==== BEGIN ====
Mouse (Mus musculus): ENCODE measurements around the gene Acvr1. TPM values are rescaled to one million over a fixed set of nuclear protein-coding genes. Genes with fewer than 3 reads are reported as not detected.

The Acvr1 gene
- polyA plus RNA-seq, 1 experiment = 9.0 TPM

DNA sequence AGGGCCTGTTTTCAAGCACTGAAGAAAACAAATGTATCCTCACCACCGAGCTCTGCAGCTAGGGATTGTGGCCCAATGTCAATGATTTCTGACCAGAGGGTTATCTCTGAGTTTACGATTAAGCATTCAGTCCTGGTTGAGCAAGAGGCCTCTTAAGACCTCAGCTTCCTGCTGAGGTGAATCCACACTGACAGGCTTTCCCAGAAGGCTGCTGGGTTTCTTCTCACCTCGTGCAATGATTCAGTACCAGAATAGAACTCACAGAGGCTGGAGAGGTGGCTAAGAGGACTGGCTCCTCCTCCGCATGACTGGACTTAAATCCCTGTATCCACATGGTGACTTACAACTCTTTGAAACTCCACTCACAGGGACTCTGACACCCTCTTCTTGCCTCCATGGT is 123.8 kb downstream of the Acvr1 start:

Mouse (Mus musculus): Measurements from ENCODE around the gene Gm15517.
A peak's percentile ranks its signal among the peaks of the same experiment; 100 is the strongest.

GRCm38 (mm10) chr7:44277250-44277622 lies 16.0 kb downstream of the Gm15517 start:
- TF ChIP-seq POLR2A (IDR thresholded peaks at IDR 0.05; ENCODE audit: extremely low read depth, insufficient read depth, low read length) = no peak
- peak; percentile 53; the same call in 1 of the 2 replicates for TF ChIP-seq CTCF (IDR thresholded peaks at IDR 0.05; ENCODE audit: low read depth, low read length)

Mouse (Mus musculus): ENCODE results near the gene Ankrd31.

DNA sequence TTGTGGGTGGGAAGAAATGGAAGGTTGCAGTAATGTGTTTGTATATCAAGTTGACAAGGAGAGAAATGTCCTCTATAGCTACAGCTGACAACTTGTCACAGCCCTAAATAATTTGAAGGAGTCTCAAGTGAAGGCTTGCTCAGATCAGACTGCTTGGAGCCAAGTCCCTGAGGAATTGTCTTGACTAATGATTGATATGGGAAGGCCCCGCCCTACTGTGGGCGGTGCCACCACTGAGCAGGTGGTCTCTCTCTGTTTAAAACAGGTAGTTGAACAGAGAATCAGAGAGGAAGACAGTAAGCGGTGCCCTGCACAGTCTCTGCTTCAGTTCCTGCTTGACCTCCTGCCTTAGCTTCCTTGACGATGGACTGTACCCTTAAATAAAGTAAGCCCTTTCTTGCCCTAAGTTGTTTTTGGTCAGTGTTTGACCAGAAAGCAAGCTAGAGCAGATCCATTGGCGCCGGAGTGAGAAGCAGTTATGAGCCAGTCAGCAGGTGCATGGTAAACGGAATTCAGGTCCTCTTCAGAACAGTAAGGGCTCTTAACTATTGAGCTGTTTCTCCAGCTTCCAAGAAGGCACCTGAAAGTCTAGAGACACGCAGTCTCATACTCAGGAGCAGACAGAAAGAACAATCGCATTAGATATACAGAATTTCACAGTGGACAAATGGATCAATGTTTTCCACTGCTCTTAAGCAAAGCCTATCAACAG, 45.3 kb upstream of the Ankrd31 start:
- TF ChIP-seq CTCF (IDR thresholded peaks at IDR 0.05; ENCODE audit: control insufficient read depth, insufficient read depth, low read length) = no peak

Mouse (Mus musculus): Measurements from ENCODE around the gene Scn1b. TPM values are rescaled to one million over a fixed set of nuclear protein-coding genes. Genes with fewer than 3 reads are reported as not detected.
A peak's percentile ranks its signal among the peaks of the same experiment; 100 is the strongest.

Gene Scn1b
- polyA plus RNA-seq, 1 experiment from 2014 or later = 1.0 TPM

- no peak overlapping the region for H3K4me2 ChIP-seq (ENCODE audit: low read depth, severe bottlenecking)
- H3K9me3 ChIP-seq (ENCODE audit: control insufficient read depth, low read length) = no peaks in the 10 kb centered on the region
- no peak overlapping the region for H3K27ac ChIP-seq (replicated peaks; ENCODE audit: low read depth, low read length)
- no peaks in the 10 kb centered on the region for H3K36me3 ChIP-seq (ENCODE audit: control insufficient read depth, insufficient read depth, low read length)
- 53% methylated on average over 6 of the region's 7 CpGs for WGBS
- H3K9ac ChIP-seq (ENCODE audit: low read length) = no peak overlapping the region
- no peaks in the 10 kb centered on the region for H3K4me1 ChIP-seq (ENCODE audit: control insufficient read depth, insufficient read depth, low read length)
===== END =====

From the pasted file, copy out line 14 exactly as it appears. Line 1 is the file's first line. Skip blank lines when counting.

A peak's percentile ranks its signal among the peaks of the same experiment; 100 is the strongest.